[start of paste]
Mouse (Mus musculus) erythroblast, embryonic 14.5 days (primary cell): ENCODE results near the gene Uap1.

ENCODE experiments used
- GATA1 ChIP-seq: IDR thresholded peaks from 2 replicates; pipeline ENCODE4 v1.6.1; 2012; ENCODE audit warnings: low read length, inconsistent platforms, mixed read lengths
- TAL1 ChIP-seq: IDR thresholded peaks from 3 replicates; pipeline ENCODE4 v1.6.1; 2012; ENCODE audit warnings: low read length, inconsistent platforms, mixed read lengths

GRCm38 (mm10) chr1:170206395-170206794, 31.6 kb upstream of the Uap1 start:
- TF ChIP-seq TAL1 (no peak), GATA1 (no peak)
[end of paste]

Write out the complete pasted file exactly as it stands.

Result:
Mouse (Mus musculus) erythroblast, embryonic 14.5 days (primary cell): ENCODE results near the gene Uap1.

ENCODE experiments used
- GATA1 ChIP-seq: IDR thresholded peaks from 2 replicates; pipeline ENCODE4 v1.6.1; 2012; ENCODE audit warnings: low read length, inconsistent platforms, mixed read lengths
- TAL1 ChIP-seq: IDR thresholded peaks from 3 replicates; pipeline ENCODE4 v1.6.1; 2012; ENCODE audit warnings: low read length, inconsistent platforms, mixed read lengths

GRCm38 (mm10) chr1:170206395-170206794, 31.6 kb upstream of the Uap1 start:
- TF ChIP-seq TAL1 (no peak), GATA1 (no peak)